Exxon has deflected the latest challenge, asserting that federal courts aren't the arena in which climate change will be solved.

"Reducing greenhouse gas emissions is a global issue and requires global participation and action,” Scott Silvestri, spokesman for ExxonMobil said last week.

But what about when businesses fail to take action in response to such calls for action? That's the issue that is now being raised by New York City and other communities, which allege companies that don't address their potential for high-carbon emissions are effectively creating opportunities for trespass and destruction of properties from a known threat: climate change. The litigants allege that companies should then be held accountable for damages.

ExxonMobil: When is a good time to act?

Exxon's allegations that government officials colluded by attending a workshop about previous environmental and social lawsuits raises some interesting questions about the role of public officials. Communities expect their representatives to stay informed, connected and experienced when it comes to addressing potential threats against their homes and cities. And taxpayers expect them to remain active and vigilant in those efforts, as well.

Businesses -- including oil companies -- have learned that there is a benefit to sharing information and coalescing effort. Governments have too, especially when it comes to building action against today's greatest environmental threat.

So it isn't surprising that ExxonMobil has focused its efforts on a  selection of government staff members who may have a broad-based role in addressing accountability in their communities. The actual issue that is at stake -- climate change and the environmental dangers that are part of the broader dialogue Exxon has referenced -- aren't really being addressed however, when officials are made to defend their reputations.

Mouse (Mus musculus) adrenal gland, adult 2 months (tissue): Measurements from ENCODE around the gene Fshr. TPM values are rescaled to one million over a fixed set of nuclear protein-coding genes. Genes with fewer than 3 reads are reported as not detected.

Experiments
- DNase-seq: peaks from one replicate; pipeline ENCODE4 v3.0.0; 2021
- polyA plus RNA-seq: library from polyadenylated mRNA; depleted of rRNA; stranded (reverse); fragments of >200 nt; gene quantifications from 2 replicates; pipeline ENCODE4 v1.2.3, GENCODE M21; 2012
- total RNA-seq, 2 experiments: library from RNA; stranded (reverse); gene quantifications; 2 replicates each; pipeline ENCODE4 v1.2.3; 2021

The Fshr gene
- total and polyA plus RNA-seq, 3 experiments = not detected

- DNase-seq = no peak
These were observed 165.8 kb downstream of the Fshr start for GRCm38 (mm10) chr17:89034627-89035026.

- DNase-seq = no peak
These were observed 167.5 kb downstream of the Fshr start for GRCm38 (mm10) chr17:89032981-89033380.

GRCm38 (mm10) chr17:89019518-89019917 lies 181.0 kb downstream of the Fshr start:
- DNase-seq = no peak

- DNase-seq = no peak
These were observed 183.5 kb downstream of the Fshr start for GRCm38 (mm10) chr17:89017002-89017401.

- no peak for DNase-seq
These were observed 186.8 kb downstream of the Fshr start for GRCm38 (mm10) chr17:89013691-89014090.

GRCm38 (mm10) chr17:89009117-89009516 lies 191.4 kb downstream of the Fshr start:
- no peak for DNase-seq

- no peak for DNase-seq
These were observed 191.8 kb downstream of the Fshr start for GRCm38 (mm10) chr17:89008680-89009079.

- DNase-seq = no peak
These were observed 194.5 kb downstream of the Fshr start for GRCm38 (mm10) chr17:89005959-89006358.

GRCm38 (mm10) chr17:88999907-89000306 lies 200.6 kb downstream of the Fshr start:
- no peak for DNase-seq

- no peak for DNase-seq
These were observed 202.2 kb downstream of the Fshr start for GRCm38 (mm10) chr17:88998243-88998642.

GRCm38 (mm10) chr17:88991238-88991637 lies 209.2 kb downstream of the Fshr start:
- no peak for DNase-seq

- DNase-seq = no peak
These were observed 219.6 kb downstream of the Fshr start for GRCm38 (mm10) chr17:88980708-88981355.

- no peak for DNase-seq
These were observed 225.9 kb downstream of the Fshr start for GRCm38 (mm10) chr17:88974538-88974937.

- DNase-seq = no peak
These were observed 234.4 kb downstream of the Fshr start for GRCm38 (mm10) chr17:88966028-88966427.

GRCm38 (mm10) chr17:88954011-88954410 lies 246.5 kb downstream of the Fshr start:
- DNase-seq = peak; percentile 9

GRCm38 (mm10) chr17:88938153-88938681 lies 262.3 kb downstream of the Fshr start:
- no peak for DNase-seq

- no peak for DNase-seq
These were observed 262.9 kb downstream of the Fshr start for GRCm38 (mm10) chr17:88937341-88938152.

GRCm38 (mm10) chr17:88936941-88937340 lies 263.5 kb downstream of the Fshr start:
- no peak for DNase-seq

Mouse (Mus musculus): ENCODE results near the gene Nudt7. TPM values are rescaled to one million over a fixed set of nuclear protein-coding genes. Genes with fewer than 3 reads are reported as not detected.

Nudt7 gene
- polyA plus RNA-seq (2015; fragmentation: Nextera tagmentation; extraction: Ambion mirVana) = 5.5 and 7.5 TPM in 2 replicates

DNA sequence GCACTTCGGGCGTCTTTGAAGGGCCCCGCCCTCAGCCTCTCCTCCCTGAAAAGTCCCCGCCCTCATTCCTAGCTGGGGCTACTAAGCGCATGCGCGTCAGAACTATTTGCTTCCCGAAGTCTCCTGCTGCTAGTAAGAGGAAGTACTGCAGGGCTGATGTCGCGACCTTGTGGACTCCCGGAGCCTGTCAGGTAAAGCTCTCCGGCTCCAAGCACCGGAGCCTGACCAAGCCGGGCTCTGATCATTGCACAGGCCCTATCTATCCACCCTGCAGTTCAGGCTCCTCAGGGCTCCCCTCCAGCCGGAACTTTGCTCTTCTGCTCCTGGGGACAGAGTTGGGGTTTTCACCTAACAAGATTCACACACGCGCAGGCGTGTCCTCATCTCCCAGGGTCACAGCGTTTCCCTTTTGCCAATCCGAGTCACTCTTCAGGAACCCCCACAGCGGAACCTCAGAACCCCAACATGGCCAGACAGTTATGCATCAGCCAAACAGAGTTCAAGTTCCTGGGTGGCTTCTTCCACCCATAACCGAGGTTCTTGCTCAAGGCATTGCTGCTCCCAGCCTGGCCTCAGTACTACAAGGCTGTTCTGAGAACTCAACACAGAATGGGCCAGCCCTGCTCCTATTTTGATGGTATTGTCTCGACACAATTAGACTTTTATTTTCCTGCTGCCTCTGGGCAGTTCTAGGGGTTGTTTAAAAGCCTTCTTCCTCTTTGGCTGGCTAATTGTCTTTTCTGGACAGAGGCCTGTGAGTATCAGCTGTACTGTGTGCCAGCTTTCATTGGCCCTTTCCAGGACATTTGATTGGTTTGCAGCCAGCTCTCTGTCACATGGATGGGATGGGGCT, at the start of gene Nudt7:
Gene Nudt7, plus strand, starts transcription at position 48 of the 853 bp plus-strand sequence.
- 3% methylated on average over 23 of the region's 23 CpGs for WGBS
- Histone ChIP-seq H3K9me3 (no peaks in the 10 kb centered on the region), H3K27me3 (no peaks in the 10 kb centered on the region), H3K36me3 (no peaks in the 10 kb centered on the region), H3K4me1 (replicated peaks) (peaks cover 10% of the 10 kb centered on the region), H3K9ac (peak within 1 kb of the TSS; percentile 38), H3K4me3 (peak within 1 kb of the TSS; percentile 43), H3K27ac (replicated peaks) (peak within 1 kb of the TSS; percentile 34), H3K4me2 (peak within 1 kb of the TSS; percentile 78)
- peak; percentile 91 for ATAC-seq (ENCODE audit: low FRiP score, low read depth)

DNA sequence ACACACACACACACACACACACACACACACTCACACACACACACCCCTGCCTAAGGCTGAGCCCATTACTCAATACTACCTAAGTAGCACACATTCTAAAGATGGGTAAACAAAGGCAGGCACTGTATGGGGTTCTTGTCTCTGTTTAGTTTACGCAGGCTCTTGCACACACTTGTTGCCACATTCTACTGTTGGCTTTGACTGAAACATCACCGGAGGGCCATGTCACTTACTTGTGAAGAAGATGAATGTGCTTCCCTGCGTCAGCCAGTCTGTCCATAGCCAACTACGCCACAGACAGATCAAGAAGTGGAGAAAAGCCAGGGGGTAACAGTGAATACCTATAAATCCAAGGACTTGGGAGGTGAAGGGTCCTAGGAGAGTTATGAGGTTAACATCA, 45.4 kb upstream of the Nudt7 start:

But the petition also raises a question about how and when we expect governments and businesses to take a stand. According to Exxon, if climate impacts are pressing enough a topic for litigation, it should be included in public entity's investment disclosures. And it should paint a line for those same government officials when it comes to their own stock purchases. According to the Times Union, Attorney General Eric Schneiderman's investment in an asset company whose top Energy ETF holding was ExxonMobil was duplicitous.

But aren't those investments suggestive of the very dialogue that oil companies say they want? Investors buy shares for many reasons, and as we have reported in the past, one is to effect change in a company, an industry or their ideals. It's that same ambition for change that in recent years has led to numerous lawsuits against corporations that have resisted that call for downsizing in the carbon-based energy sector.

Still, the latest shot across the bow by ExxonMobil highlights the need for governments with to be mindful of how their actions are perceived, especially when it comes to how it is presented before the courts. It's a lesson that Exxon, with its decades of data on the destructive impact of carbon emissions, is realizing as well.


Flickr image: Mike Mozart


Jan Lee headshot

Jan Lee is a former news editor and award-winning editorial writer whose non-fiction and fiction have been published in the U.S., Canada, Mexico, the U.K. and Australia. Her articles and posts can be found on TriplePundit, JustMeans, and her blog, The Multicultural Jew, as well as other publications. She currently splits her residence between the city of Vancouver, British Columbia and the rural farmlands of Idaho.